my dog bit my friend

Yikes! My Jeykll and Hyde Dog Bit My Friend

“My Jeykll and Hyde dog bit my friend and I am beyond embarrassed!” This is, as it should be, a serious concern for my clients and their adolescent Boxer mix, Gus, who is about 18 months of age.

my dog bit my friend

They said that, “Most or a lot of the time Gus is a baby – real sweet. You know, nudging you for attention. He loves to get petted.”

That’s why Bob and Sue were having a hard time understanding why Gus, who was seemingly sweet most of the time and then, like a Jeykll and Hyde personality, he would strike and bite a visitor.

In these types of lessons, I always make it a practice to have dogs on leash and controlled by the owner when I first arrive. During our first visit – once we were seated – I purposely leaned forward and gestured with my hand as I began to ask a few questions. Gus moved forward to the end of the leash and snarled at me. Since Gus was on leash, no harm, no foul.

Bob quickly and gruffly pulled Gus back to him. Gus’ tail lowered, his ears went back as he softly whined. Bob remarked, “See, he’s really a baby at heart, but don’t try to pet him. He bit my best friend a couple of weeks ago. That’s why you’re here.”

About that time Gus turned his attention to Sue, jumped up with his two front paws on her lap and began to lick her face. Bob pulled him down and Gus rolled on his side.

 

Here’s what was very apparent

 

Gus was being cleverly submissive with Bob.
Gus was dominant with Sue—- and don’t forget,
Gus had made an aggressive threat to me – the intruder.

Because Bob and Sue are not giving Gus consistent structure within the pack dynamics, Gus is getting confused about who is controlling the relationship.

So Gus began to try his best to take control of his owner’s activities with almost artful manipulation.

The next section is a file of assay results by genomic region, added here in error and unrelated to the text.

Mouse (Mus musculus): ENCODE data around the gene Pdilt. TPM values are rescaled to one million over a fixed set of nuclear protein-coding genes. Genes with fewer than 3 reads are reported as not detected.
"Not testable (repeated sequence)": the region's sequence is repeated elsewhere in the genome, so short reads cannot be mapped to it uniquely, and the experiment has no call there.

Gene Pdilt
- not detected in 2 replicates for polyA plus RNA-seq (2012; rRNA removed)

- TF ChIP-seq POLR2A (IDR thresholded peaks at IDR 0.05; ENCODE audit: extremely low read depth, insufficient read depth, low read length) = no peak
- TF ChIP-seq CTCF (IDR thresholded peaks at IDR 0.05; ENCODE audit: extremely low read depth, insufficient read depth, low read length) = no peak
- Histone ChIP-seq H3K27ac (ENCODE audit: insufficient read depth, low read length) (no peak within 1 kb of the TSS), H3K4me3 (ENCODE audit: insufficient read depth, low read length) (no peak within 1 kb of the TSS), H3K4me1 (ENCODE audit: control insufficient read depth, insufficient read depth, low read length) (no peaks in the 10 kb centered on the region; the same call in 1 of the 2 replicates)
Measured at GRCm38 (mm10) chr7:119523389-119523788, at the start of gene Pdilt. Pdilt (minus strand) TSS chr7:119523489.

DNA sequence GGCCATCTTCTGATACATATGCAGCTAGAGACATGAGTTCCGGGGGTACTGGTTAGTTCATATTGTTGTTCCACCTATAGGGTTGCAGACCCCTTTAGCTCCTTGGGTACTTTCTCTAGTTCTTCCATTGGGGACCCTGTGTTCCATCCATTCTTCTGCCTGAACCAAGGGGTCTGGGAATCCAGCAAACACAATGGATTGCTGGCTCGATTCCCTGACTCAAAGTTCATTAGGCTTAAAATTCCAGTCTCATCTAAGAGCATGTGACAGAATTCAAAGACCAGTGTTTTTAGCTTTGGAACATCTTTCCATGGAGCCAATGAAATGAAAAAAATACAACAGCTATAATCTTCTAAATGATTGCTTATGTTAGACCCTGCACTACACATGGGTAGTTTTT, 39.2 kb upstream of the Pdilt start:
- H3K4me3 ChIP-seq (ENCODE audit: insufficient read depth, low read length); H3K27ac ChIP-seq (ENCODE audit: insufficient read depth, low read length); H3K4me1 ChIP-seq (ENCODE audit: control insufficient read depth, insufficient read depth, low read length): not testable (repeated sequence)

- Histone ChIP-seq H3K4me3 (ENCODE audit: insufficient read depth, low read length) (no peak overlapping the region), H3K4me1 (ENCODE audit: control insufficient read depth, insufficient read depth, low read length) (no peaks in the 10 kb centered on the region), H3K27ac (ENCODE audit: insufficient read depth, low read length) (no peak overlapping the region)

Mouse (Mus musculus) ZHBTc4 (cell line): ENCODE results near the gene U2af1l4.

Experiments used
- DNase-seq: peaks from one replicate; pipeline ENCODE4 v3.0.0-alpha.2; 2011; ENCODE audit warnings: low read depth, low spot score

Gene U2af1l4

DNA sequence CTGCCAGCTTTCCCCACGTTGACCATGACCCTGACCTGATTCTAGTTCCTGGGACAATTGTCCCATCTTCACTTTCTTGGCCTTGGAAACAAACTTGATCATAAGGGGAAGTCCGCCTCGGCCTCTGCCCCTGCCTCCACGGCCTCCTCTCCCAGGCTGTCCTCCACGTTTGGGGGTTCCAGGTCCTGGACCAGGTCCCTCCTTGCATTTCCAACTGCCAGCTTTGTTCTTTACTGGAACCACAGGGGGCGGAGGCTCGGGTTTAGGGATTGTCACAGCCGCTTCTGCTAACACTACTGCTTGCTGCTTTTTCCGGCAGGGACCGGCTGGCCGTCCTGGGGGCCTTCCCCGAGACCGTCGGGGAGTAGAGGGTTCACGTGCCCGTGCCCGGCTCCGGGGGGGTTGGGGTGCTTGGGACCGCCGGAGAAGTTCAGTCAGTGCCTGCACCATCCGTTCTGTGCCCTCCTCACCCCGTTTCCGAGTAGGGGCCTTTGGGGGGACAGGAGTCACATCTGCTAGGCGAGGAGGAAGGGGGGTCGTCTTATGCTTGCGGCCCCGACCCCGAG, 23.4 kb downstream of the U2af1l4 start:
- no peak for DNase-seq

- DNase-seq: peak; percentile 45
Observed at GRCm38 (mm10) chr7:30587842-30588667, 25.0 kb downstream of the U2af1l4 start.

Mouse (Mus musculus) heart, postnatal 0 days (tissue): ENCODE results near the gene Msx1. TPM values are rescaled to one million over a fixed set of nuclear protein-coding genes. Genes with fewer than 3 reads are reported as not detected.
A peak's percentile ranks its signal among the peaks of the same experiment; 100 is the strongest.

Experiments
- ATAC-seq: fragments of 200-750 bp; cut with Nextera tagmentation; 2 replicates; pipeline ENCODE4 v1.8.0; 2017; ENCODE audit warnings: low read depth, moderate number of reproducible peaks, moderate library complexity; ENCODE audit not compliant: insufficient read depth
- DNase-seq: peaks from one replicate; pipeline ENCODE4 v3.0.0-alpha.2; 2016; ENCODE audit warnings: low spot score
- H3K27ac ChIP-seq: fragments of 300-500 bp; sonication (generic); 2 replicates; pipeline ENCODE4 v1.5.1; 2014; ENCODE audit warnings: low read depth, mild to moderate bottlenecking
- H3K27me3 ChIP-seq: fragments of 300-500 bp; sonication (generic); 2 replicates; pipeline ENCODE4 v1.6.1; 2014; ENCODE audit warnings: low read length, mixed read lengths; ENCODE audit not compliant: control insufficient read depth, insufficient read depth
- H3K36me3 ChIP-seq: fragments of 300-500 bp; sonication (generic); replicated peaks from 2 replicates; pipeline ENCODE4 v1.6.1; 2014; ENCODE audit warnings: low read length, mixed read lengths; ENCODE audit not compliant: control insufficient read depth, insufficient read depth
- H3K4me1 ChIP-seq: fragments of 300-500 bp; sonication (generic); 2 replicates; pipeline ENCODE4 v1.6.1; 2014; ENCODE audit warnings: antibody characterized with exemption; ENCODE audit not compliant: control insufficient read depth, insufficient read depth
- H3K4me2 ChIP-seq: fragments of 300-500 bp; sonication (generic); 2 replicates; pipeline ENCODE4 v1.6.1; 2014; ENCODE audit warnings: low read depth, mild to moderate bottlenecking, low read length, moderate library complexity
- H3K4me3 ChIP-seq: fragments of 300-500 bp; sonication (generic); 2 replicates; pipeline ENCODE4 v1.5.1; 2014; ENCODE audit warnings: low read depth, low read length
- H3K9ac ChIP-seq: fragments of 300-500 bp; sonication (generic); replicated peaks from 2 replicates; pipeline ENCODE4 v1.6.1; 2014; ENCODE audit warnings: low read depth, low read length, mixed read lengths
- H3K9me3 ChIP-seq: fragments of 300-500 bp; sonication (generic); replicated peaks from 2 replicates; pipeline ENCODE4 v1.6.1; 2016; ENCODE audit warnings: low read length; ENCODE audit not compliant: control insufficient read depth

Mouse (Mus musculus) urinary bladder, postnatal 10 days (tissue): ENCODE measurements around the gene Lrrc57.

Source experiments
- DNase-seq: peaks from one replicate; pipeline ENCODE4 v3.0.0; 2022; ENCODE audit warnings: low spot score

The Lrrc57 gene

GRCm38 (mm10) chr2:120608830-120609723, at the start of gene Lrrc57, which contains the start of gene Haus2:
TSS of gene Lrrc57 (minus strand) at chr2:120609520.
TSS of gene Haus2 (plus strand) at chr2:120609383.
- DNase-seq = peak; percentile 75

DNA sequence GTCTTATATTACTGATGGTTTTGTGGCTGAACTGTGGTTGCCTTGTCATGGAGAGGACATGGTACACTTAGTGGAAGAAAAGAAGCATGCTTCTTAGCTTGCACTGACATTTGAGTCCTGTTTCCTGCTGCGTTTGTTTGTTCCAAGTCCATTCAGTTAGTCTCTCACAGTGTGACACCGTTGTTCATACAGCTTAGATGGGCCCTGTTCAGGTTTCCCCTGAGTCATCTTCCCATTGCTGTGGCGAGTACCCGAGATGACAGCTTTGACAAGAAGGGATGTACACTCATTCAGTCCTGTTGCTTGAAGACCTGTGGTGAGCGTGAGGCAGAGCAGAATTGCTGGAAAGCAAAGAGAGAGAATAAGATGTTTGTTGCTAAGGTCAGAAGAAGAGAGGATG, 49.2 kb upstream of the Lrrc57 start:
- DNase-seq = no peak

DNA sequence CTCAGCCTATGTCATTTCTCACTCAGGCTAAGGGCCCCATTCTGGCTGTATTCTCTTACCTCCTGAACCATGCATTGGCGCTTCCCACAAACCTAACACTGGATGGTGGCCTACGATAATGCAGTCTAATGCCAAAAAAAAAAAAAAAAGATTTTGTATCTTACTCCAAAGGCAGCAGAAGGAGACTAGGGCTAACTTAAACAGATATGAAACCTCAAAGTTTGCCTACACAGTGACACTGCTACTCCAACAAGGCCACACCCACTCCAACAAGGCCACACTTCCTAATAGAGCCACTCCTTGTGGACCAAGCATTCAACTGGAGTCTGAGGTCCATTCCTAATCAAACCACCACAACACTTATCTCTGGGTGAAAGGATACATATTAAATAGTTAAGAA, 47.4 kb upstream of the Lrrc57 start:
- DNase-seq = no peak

No Owner Control

That’s only part of it. Much more was lacking in Gus’s life.


Let’s take a look

 

No consistent obedience training
Free feeding dog food with cheap carbohydrates
Lot’s of lap time while Mom and Dad watch television at night
Not enough dog walks or “healthy interaction” via games of fetch, etc.
In the back yard all day while they are at work (allows Gus to rehearse territorial aggression by barking at mailman and others passing by.)

Along with the concerning and growing aggressive threats towards outsiders, I also saw that Gus had some dependency issues noted by his licking Sue (care seeking attention) – possibly carried over from his time with his litter mates.

A Solid Foundation is Critical

Gus’s story is why it is so critical to develop a solid foundation with your puppy or dog. Without this critical foundation, Gus is struggling to satisfy a need to function as part of their pack. His way of doing this is to begin controlling the pack. Without a strong foundation providing clear guidelines, Gus does not have any way to function as a part of the family or pack.

Gus is also over-dependent on Bob and Sue’s affection towards him. He cannot be left alone without problems nor can Gus tolerate visitors as they interfere with his interactions with the family.

He considers the family – Bob, Sue and their daughter his property which he does not want to share with anyone.

Sue confessed later in the lesson that it was also difficult to talk on the phone because Gus barks constantly for her attention.

 

Ground Rules for Great Dogs

It was clear to me what to recommend – Ground Rules for Great Dogs. Gus desperately needs a way to function in and for the pack. Ground Rules will provide him with the following:

Consistent rules to follow
Boundaries to respect and,
Expectations of what to do and when to do it

I pointed out to Bob and Sue that they have had, all along, the capability of “controlling” all the elements that have caused all of their problems with Gus – his food, your personal space, love and affection, activities and more.

It is time for them to re-take control by providing Gus a road map to success on how to function within the pack. I told them to take their time and enjoy the ride. Don’t focus so much on the outcome. Focus on the journey with Gus and his understanding of your relationship with him – more importantly, understanding his new role.

What Do You Think? Let us know your thoughts on today’s issue by commenting below and remember “Sharing is Caring.

 

“Together, We Can Raise a Happy and Obedient Dog”

Jim Burwell, professional dog trainer for 25+ years, has a profound understanding of dog behavior and the many things, we as humans, do that influence that behavior – good or bad. Jim has the ability to not only steer dogs and puppies down the right path but to also train the owners to understand their part in having a great dog.  

1 reply
  1. Dawn
    Dawn says:

    Interesting how you point out the dog’s confusion on what he’s supposed to do in the family. Guess I never thought about it that way

    Like your site a lot

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